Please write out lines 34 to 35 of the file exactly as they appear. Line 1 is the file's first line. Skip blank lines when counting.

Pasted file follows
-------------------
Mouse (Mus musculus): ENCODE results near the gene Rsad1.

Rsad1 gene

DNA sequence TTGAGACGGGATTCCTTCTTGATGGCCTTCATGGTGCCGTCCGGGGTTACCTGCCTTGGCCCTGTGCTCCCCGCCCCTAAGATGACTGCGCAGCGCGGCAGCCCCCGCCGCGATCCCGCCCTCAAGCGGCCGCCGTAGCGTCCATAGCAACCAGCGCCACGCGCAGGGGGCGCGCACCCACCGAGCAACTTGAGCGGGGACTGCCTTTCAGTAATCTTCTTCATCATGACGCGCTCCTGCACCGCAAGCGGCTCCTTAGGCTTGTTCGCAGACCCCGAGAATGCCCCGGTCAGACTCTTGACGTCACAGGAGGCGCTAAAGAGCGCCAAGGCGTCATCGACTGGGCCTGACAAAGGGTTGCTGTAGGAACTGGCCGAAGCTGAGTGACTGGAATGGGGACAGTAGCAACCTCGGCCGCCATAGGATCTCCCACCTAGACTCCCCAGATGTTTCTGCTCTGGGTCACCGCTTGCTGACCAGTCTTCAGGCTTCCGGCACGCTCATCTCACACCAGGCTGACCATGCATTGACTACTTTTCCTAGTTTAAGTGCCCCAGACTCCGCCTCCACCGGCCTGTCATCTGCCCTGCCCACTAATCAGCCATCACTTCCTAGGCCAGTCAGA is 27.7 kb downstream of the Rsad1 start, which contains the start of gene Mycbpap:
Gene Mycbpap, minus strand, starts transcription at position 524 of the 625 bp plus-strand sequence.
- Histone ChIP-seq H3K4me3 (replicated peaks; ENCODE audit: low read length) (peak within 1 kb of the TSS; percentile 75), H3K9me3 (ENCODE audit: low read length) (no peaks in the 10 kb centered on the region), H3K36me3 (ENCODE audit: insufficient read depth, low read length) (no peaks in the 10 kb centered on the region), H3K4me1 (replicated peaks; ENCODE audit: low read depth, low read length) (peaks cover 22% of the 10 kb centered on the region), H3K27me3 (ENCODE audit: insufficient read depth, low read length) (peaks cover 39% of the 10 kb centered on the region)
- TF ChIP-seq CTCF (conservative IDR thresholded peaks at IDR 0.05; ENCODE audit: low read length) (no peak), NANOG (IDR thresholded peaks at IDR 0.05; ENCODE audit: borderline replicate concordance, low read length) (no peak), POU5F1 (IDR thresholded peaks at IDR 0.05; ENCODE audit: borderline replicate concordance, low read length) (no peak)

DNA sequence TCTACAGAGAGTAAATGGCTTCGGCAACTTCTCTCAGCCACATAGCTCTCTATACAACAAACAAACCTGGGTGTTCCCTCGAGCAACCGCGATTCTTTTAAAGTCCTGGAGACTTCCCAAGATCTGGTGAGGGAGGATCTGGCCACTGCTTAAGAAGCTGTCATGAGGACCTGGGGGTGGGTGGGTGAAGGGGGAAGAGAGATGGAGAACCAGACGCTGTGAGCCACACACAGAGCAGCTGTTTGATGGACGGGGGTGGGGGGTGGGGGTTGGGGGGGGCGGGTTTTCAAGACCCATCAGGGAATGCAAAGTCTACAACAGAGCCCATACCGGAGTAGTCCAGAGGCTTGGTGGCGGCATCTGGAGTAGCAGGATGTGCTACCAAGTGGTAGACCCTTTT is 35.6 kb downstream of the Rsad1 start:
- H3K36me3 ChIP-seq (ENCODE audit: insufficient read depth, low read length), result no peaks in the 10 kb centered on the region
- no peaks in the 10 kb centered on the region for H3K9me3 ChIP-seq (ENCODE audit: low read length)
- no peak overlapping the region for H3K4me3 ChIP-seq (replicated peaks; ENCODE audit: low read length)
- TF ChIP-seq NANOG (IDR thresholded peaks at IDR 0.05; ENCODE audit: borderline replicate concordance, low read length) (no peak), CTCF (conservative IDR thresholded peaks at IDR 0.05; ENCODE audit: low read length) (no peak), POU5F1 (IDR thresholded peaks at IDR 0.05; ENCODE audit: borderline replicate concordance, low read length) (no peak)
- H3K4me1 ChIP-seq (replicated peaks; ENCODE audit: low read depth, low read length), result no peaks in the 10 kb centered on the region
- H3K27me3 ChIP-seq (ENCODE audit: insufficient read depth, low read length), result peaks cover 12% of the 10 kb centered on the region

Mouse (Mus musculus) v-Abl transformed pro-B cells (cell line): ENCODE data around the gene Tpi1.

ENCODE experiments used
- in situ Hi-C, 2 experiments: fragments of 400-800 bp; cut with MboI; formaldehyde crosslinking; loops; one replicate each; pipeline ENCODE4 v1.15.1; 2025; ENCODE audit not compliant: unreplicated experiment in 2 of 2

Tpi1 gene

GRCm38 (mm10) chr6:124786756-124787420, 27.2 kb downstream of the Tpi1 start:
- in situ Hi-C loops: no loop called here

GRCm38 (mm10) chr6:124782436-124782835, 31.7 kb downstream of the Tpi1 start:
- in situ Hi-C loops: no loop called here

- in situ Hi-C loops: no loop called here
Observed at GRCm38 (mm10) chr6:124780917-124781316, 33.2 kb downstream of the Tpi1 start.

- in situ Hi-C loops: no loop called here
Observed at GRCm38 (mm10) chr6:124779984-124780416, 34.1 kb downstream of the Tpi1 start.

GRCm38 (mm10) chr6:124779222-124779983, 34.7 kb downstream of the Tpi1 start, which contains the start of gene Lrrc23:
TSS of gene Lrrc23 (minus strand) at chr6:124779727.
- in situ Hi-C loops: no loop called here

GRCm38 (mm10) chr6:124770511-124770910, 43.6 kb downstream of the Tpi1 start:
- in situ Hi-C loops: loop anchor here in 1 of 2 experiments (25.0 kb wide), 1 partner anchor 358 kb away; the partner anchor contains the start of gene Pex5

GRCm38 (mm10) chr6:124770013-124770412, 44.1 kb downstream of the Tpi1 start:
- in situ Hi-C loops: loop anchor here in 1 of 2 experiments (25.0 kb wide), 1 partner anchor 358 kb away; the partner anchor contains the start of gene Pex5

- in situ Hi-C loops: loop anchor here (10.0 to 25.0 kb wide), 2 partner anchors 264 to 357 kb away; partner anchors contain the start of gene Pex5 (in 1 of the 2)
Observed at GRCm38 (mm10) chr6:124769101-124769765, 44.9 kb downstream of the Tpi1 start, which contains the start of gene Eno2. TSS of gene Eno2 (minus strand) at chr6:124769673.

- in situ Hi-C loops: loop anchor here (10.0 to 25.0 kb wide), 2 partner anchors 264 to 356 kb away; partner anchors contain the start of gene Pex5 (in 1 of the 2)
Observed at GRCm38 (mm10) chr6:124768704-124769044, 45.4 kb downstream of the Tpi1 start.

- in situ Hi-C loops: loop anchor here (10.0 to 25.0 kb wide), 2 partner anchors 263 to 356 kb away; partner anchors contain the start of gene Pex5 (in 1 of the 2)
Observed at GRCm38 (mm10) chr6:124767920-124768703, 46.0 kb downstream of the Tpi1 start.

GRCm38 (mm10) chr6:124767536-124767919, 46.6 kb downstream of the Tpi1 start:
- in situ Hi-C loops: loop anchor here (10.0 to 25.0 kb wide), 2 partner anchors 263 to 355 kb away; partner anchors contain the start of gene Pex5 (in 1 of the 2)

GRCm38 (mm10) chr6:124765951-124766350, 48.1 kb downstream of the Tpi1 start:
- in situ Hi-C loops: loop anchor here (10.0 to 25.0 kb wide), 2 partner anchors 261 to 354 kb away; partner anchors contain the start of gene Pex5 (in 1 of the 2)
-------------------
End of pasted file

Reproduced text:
Observed at GRCm38 (mm10) chr6:124769101-124769765, 44.9 kb downstream of the Tpi1 start, which contains the start of gene Eno2. TSS of gene Eno2 (minus strand) at chr6:124769673.

- in situ Hi-C loops: loop anchor here (10.0 to 25.0 kb wide), 2 partner anchors 264 to 356 kb away; partner anchors contain the start of gene Pex5 (in 1 of the 2)